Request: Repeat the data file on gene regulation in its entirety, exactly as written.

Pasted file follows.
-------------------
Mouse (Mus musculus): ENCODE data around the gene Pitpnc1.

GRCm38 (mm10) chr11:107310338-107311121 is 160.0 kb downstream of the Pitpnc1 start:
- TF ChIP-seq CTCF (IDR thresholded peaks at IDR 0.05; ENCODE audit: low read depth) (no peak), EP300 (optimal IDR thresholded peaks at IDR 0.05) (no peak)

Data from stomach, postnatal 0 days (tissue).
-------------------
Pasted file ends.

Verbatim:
Mouse (Mus musculus): ENCODE data around the gene Pitpnc1.

GRCm38 (mm10) chr11:107310338-107311121 is 160.0 kb downstream of the Pitpnc1 start:
- TF ChIP-seq CTCF (IDR thresholded peaks at IDR 0.05; ENCODE audit: low read depth) (no peak), EP300 (optimal IDR thresholded peaks at IDR 0.05) (no peak)

Data from stomach, postnatal 0 days (tissue).